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Artist Yukyung Chung “paints intuitively” at RISD museum event

South Korean artist focuses on intuition, relations between sound, creativity

<p>The paintings were made with the help of various materials and utensils to a soundscape that included fragments of pop songs and compass directions.</p>

The paintings were made with the help of various materials and utensils to a soundscape that included fragments of pop songs and compass directions.

On Sunday, artist Yukyung Chung performed a series of live paintings for visitors in the Radeke Garden at the Rhode Island School of Design Museum of Art. The event, “Work in Progress: Painting Intuitively,” accompanied a short conversation that addressed Chung’s process and inspirations. 

Chung is a RISD Digital + Media graduate student from South Korea who works with “digital, technology, sonic, painting and performance,” according to her website. Her work focuses on intuitive expression, experimenting with the relationship between creativity and sound as well as the “appearance of process and outcome,” she told The Herald.

Chung painted four canvases in her hour-long performance. Her movements responded to a soundscape she composed that included compass directions, fragments of pop songs and instructions for certain movements. Throughout the performance, she switched between various materials and utensils including acrylic paint, charcoal, paint rollers and brushes. It was the first time she performed this piece for an audience, having only recorded it in the past.

The idea of the piece stemmed from her interest in exploring the role of intuition in creating art, she said. She usually spends a lot of time looking for answers to her problems, but through her performance she wanted to explore the idea of acting “right away” instead of thinking about something for a longer period of time.


Chung might respond differently to a given sound depending on the day and her state of mind, she said. She also wanted the audience to “imagine” how the soundscape might appear visually.

“Whenever we listen to the same sound, everyone has a slightly or totally different imagination,” she said.

She first proposed the concept as a contender for the Dorner Prize — a competition run by the RISD Museum that asks artists to develop a site-specific installation that “examines or critiques the Museum’s historical and contemporary contexts, collections, architectural idiosyncrasies, habits of visitation and web presence,” according to the museum website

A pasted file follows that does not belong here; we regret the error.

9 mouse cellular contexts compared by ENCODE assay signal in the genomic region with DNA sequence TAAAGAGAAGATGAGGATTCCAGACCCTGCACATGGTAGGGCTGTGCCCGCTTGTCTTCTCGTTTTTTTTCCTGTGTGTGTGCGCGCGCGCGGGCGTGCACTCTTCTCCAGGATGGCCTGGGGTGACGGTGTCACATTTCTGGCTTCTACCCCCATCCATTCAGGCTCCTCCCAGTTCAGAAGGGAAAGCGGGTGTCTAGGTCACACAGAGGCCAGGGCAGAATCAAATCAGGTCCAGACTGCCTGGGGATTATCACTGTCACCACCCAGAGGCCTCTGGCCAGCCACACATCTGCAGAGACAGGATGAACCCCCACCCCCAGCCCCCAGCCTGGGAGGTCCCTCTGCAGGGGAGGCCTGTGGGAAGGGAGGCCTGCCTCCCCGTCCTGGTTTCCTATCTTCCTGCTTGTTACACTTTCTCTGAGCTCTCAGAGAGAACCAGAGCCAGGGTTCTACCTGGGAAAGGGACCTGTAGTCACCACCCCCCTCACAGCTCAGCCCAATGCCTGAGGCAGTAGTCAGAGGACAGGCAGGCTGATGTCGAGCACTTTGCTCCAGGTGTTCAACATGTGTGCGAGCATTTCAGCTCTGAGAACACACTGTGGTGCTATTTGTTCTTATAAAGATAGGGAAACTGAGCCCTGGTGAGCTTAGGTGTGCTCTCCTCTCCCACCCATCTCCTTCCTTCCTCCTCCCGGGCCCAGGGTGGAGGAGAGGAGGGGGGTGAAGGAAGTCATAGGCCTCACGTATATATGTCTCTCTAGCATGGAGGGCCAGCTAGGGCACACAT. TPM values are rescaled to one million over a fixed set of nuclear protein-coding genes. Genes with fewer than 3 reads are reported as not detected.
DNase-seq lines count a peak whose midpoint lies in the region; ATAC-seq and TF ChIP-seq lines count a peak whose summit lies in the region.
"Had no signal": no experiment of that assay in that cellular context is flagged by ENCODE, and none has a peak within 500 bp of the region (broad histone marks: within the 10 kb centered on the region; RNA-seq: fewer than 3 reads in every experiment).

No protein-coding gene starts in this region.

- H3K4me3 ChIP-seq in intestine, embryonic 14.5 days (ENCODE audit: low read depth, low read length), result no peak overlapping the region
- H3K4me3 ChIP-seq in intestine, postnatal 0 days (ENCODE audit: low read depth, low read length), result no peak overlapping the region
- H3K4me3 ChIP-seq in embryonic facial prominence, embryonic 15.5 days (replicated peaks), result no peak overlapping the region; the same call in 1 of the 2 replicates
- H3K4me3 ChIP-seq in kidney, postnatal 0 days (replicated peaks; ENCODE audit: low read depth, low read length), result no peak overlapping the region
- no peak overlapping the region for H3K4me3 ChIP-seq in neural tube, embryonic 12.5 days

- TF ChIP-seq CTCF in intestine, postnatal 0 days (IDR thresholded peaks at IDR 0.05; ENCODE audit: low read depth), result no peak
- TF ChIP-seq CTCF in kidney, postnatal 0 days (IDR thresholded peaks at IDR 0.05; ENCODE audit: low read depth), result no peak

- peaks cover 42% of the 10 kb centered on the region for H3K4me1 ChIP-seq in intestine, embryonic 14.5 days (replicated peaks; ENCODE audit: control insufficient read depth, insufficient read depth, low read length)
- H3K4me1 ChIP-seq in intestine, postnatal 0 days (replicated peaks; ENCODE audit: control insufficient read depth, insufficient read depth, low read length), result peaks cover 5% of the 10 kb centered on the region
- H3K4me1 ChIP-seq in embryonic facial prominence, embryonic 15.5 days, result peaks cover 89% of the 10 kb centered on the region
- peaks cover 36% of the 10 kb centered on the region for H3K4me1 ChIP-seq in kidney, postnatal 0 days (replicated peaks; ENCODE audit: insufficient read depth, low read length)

Deborah Clemons, RISD Museum assistant director of public and academic programs, thought Chung’s idea would be an “immersive experience” for museum visitors.

“My hope is that it’s an exploratory, experimental experience for people to make what meaning and interpretations they want to make from it,” Clemons said.

Clemons explained the importance of inviting artists who actively engage and “disrupt” the expectations of museum spaces. “I really am always excited to work with artists and in any media because they inform museum practice,” she said.

Whereas exhibitions take years to curate, “programmatic” events allow the museum to be “more responsive” to contemporary art developments, Clemons said. She commented on her efforts to “provide platforms for artists to share their work on campus,” allowing them to consider their work in an institutional context.

The RISD Museum offers free admission on Sundays and has a “robust attendance,” Clemons said. She added that exhibiting contemporary art allows visitors of “all backgrounds” and “levels of interest” to reflect on the creative decisions artists and designers make, strengthening their “understanding that behind these pieces are people making choices.”

“It was mesmerizing,” said attendee and RISD student Brenna Bruggeman. She was intrigued by how Chung responded to the soundscape with her painted gestures.

“I kept trying to anticipate what would happen,” she said, “It was interesting to try and predict what she would do next.”


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